How to protect your farm from animal activists

An agricultural solicitor has shared helpful advice for the UK agri-food sector following the rise in incidents of animal activism.

Aled Owen, a partner in HCR Law has shared helpful advice for the UK agri-food sector following the rise in incidents of animal activism.

Aled Owen, a partner in HCR Law agriculture and estates team, reinforces the importance of heightened vigilance and preventative measures when it comes to these types of incidents.

He said: “Animal activists are more sophisticated than ever before.

“And as recently highlighted by National Pig Association chair, Rob Mutimer, they are increasingly targeting both farm businesses and processors.”

Remain calm

Mr Owen said that while encountering activists on a company’s premises is extremely challenging, it is essential to remain calm in the heat of the moment and take the right steps to help protect your business.    

“When activists are present on farm, it may be tempting to engage with them.  However, it is crucial to refrain from doing so,” he explains.   

“Prompt involvement of the police not only helps manage the situation but also eliminates the necessity for any commentary due to the incidence being ‘subject to police inquiry’.   

“And, although activists have the right to protest, the methods they employ may sometimes lead to legal violations. It’s therefore important to let the police handle these matters professionally.”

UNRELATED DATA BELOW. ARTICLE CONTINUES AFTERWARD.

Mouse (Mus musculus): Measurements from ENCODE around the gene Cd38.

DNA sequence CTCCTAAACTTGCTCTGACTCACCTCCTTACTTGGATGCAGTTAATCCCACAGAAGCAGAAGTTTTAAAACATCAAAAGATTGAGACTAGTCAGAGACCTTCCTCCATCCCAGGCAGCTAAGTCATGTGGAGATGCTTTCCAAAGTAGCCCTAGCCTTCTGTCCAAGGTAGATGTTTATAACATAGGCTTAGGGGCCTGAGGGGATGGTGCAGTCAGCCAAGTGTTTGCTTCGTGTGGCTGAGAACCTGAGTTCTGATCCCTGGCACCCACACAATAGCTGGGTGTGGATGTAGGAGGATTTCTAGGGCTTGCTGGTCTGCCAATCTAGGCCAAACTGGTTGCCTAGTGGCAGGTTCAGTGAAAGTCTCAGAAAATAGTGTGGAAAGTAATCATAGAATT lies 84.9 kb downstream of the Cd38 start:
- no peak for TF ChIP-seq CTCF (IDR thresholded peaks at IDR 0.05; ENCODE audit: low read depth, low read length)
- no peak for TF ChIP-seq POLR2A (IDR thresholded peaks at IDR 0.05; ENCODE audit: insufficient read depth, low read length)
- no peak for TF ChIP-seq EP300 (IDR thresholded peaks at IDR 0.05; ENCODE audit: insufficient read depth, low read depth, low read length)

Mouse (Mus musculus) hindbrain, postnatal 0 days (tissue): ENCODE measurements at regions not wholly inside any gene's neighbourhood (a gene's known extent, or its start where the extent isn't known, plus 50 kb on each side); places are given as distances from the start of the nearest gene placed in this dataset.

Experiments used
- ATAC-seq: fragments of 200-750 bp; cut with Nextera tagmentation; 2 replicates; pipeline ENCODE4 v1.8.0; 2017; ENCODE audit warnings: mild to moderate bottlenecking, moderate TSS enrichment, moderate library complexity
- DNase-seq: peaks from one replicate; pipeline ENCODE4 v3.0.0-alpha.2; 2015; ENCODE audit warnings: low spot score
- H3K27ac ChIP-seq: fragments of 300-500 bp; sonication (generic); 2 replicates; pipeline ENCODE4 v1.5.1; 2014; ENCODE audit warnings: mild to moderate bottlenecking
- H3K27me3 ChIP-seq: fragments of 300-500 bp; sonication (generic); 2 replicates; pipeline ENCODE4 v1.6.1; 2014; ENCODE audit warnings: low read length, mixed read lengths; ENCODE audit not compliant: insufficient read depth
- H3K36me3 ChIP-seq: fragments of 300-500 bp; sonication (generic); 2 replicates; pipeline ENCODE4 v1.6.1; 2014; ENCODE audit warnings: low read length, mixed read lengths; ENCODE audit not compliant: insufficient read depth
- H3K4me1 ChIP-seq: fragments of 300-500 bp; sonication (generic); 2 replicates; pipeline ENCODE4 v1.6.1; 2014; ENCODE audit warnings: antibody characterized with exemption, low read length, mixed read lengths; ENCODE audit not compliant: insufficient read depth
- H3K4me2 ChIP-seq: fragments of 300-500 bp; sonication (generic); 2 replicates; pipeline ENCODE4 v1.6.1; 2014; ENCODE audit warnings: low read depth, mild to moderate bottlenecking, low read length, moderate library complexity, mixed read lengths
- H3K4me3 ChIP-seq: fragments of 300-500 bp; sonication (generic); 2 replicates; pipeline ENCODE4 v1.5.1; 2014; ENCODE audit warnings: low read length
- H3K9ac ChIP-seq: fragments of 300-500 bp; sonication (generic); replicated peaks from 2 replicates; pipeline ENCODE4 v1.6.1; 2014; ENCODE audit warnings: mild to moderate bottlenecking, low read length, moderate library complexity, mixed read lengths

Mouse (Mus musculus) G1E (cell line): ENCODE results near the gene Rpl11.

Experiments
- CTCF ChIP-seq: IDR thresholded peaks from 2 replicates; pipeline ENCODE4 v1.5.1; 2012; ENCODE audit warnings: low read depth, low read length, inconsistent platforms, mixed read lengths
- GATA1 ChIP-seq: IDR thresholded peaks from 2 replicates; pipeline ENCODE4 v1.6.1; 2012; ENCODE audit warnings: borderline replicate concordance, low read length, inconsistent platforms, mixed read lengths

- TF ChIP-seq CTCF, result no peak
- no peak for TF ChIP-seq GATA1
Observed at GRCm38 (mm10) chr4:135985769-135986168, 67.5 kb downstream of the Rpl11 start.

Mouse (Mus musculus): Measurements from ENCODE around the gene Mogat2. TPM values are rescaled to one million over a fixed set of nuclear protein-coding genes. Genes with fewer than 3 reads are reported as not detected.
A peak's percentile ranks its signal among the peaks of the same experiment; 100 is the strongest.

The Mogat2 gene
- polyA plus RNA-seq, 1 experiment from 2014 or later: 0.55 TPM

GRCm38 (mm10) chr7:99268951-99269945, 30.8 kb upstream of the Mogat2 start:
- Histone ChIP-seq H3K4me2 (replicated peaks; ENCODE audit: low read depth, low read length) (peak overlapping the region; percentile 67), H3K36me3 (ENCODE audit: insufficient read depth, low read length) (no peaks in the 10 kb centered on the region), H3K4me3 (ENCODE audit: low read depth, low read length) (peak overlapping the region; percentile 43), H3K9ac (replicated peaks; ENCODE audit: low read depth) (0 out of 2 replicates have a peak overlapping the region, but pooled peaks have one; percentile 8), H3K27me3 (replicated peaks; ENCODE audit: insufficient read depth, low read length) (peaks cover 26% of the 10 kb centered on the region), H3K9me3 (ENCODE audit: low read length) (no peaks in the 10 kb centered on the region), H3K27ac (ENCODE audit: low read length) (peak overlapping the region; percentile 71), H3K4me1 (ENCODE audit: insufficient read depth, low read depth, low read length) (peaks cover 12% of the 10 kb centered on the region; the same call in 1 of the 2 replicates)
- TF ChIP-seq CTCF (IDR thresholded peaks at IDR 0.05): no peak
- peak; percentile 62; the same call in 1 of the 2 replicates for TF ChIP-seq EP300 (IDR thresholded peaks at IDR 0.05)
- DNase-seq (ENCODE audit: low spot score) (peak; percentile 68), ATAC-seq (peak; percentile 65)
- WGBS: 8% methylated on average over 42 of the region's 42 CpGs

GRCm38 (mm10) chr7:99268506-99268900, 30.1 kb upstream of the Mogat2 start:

READ MORE: ‘Pignorant’ activists occupy Norfolk pig processing plant

Introducing security measures

Mr Owen advises that all farms and processors adopt more robust preventative measures to protect their operations and proactively mitigate potential disruptions.

“Security measures such as CCTV, security lighting, and fencing are essential. However, what often gets overlooked is the importance of thoroughly vetting potential employees,” the expert said.

Aled Owen

Mr Owen recommends conducting thorough background checks and scrutinising potential employees, especially when their experience appears questionable or misaligned with the job they are seeking or when their qualifications do not match the job requirements.

He concluded: “Make sure employment contracts include specific conditions that prohibit employees from working with third parties, as any breach of these terms constitutes fraud.

“Unfortunately, this is a problem that is unlikely to go away. I’d therefore suggest that all farm businesses and processors employ preventative measures and take the right steps in the event of being targeted, to help protect themselves and their businesses.”

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